Honda CR-V review and first drive

Honda's premium SUV, the CR-V has gone through a lot of change with the fourth generation. On sale in India since 2003, Honda has managed to sell 14,000 units of the SUV to date and it hopes to continue making an impact on the small, premium petrol SUV market.

First things first, the CR-V is now assembled in India and that should bring down the price considerably. The bad news is, you don't still get a diesel option. On offer are the same 2.0 litre and 2.4-litre, four-cylinder i-VTEC petrols. The former comes with a 6-speed manual and 5-speed auto option while the latter is a 5-speed auto only with paddle shifters. There is quite some power jump too; the 2.0 now produces 155 bhp of peak power, up from 143 bhp, while the 2.4 now churns out 188 bhp, up from the 166 earlier. Fuel economy is now 13.7 kpl for the 2.0 and 12 kpl for the 2.4, all ARAI.


While it does look larger on the outside, it actually is 30 mm shorter in length, while the wheelbase is identical. Honda claims the car is lighter than the last car, but gives no number to it. It also has 9 per cent better torsional rigidity. The looks though are more evolutionary, yet it makes the CR-V more aggressive from the front and svelte from the rear - Volvo XC60 like in fact.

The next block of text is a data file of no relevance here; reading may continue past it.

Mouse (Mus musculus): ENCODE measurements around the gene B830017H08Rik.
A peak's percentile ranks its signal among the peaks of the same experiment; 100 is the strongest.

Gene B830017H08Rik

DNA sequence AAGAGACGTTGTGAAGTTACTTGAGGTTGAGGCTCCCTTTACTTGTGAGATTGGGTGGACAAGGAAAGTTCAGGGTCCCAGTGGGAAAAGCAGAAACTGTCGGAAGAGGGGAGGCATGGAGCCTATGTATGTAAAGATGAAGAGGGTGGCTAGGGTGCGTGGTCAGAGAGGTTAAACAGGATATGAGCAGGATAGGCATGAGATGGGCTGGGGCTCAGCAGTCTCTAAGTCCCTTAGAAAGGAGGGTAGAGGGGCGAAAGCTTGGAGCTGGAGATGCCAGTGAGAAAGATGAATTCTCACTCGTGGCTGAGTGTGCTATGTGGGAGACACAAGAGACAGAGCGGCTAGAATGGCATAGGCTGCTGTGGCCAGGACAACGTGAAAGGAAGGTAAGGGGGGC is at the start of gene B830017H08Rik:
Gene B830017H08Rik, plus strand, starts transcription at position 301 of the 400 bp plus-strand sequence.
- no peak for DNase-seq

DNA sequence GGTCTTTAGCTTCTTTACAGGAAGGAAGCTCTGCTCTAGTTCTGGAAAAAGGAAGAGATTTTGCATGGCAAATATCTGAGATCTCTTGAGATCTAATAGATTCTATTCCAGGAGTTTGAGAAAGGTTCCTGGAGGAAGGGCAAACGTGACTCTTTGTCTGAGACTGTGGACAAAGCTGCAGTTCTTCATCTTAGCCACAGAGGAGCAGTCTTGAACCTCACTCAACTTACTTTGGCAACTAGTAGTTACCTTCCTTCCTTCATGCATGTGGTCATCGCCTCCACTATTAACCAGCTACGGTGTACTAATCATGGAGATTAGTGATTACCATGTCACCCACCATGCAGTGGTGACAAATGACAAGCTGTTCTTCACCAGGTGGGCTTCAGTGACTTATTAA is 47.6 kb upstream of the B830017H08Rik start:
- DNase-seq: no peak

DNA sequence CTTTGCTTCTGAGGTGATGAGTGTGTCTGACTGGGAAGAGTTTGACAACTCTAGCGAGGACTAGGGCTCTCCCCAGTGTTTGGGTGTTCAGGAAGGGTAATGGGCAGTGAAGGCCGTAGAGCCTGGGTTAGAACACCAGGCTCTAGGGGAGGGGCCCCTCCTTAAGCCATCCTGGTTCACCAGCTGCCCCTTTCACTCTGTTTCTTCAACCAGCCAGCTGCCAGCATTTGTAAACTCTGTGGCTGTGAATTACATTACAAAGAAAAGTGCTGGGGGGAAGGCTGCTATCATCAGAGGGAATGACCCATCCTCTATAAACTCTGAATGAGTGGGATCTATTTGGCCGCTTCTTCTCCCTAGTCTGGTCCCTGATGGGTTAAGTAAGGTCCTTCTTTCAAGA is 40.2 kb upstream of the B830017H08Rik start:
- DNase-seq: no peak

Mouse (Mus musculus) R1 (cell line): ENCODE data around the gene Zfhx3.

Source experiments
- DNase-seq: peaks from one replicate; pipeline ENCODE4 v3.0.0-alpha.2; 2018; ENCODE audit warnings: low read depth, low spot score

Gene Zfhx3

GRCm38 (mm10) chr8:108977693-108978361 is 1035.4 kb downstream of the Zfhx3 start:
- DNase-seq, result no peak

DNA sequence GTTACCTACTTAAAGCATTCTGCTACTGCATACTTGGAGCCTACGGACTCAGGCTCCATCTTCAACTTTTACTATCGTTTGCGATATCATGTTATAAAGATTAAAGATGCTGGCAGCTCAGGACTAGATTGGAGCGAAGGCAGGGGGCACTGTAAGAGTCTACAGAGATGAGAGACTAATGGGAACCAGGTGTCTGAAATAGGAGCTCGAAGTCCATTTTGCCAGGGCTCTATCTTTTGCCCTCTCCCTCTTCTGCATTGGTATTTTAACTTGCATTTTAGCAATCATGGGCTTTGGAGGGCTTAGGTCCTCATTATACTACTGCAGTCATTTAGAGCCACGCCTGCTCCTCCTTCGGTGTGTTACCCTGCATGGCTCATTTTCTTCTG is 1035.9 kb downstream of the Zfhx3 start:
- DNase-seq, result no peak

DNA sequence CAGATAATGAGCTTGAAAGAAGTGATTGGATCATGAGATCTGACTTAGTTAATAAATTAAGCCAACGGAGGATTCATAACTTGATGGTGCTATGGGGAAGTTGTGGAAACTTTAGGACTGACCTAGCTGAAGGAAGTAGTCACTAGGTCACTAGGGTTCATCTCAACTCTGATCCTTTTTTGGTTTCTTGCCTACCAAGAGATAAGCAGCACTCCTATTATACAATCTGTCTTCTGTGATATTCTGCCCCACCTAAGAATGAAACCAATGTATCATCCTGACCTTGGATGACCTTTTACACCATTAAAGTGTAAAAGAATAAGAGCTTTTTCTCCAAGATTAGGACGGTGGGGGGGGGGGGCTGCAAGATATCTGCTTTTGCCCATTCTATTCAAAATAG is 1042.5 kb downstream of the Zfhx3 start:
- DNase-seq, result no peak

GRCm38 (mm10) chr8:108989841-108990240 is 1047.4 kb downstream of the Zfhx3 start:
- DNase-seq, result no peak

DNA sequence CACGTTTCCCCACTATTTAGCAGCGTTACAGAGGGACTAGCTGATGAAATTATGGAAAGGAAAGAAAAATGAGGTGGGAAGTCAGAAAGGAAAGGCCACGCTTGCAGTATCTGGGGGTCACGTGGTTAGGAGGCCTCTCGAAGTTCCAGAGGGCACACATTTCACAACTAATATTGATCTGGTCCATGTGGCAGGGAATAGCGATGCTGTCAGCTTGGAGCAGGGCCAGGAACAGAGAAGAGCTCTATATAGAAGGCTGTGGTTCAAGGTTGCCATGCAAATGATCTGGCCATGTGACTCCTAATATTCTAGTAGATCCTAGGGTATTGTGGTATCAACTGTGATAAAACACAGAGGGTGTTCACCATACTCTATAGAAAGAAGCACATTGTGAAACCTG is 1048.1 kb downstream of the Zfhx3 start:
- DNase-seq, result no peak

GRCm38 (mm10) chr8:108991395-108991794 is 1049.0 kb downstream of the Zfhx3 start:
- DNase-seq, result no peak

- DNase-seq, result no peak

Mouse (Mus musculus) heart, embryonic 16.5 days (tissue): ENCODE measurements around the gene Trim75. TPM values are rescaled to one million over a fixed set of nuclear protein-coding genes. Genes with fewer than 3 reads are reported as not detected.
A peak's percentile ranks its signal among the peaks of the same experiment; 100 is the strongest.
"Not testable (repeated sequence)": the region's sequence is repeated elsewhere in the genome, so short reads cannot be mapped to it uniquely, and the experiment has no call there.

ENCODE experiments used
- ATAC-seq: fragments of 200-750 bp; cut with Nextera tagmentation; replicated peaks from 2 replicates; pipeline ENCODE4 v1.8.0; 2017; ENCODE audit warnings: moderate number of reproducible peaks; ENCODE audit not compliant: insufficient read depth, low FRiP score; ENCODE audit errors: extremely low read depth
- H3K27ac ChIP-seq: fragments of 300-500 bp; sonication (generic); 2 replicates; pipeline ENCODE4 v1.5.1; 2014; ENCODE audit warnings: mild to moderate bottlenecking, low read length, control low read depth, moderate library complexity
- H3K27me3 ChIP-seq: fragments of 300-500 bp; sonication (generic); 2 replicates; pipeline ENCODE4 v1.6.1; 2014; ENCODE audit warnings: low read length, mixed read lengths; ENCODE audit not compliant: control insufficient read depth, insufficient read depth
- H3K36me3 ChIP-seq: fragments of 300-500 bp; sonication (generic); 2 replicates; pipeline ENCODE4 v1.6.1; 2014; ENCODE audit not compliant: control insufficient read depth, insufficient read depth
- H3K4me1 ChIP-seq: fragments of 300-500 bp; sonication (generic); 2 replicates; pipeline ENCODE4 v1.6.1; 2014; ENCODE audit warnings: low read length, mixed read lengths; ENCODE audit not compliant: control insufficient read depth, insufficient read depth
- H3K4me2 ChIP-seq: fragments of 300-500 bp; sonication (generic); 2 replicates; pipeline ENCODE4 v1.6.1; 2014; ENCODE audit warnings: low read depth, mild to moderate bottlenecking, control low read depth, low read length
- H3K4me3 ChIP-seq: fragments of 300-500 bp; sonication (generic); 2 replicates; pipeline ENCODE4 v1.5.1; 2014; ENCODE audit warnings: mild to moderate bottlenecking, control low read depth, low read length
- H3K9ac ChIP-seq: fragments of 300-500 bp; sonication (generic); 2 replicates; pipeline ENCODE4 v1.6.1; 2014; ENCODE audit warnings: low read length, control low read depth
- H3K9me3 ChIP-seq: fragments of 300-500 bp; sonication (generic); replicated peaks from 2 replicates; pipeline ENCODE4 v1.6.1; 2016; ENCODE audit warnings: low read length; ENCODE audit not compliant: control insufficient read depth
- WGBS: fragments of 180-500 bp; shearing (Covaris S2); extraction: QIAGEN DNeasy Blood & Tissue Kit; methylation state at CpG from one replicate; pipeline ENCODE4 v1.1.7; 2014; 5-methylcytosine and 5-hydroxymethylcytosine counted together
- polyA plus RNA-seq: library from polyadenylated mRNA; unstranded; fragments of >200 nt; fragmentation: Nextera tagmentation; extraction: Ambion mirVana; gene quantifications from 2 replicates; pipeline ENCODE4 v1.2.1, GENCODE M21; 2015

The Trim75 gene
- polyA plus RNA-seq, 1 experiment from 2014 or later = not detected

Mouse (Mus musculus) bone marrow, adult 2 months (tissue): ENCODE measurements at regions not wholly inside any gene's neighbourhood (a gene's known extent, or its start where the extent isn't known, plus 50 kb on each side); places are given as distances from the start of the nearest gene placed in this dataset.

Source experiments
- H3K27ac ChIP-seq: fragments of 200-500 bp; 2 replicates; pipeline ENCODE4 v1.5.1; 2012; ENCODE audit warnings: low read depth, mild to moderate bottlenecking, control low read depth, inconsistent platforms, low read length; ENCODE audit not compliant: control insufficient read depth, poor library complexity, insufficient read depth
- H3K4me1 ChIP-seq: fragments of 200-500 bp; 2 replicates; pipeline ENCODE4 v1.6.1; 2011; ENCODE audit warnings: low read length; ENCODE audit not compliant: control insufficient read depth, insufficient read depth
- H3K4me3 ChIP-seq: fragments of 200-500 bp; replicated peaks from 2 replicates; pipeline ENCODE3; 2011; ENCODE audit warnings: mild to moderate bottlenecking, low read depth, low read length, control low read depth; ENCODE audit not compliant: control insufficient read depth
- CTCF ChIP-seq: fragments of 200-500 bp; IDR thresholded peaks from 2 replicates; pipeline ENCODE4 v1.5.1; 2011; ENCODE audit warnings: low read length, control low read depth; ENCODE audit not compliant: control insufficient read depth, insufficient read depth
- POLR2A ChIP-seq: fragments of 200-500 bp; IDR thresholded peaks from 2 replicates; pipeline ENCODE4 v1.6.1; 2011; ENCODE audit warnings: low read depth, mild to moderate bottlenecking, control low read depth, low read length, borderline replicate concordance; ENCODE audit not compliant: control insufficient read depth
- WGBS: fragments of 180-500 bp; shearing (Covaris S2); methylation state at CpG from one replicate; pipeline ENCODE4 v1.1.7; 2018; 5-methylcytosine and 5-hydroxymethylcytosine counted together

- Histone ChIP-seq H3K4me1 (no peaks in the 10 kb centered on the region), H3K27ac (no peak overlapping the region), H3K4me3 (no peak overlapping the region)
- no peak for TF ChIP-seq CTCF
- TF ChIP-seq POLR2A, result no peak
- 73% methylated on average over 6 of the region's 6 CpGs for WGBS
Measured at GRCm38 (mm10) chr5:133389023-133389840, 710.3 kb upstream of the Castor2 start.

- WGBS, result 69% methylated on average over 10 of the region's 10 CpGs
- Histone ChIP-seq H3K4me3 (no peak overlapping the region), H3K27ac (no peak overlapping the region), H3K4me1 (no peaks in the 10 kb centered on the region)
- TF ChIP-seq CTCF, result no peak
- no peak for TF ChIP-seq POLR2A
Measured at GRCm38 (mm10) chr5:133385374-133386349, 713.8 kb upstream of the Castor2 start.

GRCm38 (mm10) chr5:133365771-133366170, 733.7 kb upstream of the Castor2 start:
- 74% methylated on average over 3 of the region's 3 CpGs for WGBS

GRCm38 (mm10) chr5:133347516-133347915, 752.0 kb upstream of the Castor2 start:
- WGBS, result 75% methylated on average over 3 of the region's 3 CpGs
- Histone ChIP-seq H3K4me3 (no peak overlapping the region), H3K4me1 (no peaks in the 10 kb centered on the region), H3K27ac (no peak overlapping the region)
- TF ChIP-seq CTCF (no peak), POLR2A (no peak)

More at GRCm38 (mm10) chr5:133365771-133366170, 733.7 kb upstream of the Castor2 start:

On the inside, Honda has tried to make amends by stacking it up with features. All versions come with six airbags, cruise control and an audio system with lots of features. The top-end 2.4 auto gets a touchscreen with bluetooth and navigation too! Changes to the seating layout have meant better headroom and more luggage room too. In fact, the second row of seats can be flipped forward using a lever in the boot. Clever! Sadly, there is still no third row of seats, though.


What will catch your attention is the way the new CR-V drives, rides and handles. The third-gen had a pretty good reputation in that regard and the new one just enhances it further. Two big changes are a new rear suspension setup and an electric power steering instead of hydraulic power steering. The steering is a bit light and lacks the fluidity of the hydraulic one, but is a boon around town and easier to use. The suspension has made the car feel a touch more pliant and less bouncy, though we spent most our time on well-paved, arrow-straight highways. Handling, in the absolute sense is predictable, even in the 2WD 2.0 litre CR-V.


Performance from both motors are par for the course. The 2.0-litre feels sprightly and the 6-speed manual is a joy to use. Snickety and with a light clutch, the manual CR-V is for those who enjoy driving. The 2.4 though feels rather powerful and we don't doubt that it could hit 100 kph in under 10 seconds. Both engines have the typical Honda snarl that make them egg you to shift closer to the redline.

What Honda really needs to do is price it sensibly. In a market where the diesel SUV dictates the rules, Honda could do good to price it just under Rs 20 lakh, ex-showroom for the base manual, topping out at Rs 24 lakh for the fully-loaded auto. It may still not help gain marketshare much, nor turn things on its head, but will mean the petrol SUV still has a chance in India.

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